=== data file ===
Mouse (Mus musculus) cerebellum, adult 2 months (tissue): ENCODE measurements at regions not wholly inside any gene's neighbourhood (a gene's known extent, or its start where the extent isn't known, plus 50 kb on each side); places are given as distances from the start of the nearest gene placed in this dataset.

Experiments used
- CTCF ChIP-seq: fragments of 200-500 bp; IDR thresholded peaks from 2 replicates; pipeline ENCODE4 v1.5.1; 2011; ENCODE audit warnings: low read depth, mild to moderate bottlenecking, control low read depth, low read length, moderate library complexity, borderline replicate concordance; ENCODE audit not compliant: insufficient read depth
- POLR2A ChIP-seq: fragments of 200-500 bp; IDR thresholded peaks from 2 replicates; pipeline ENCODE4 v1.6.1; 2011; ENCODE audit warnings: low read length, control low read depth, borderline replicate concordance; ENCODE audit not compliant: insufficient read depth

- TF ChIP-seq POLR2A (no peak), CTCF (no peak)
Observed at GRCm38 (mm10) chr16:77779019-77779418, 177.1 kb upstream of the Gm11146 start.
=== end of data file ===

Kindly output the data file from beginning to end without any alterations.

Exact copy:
Mouse (Mus musculus) cerebellum, adult 2 months (tissue): ENCODE measurements at regions not wholly inside any gene's neighbourhood (a gene's known extent, or its start where the extent isn't known, plus 50 kb on each side); places are given as distances from the start of the nearest gene placed in this dataset.

Experiments used
- CTCF ChIP-seq: fragments of 200-500 bp; IDR thresholded peaks from 2 replicates; pipeline ENCODE4 v1.5.1; 2011; ENCODE audit warnings: low read depth, mild to moderate bottlenecking, control low read depth, low read length, moderate library complexity, borderline replicate concordance; ENCODE audit not compliant: insufficient read depth
- POLR2A ChIP-seq: fragments of 200-500 bp; IDR thresholded peaks from 2 replicates; pipeline ENCODE4 v1.6.1; 2011; ENCODE audit warnings: low read length, control low read depth, borderline replicate concordance; ENCODE audit not compliant: insufficient read depth

- TF ChIP-seq POLR2A (no peak), CTCF (no peak)
Observed at GRCm38 (mm10) chr16:77779019-77779418, 177.1 kb upstream of the Gm11146 start.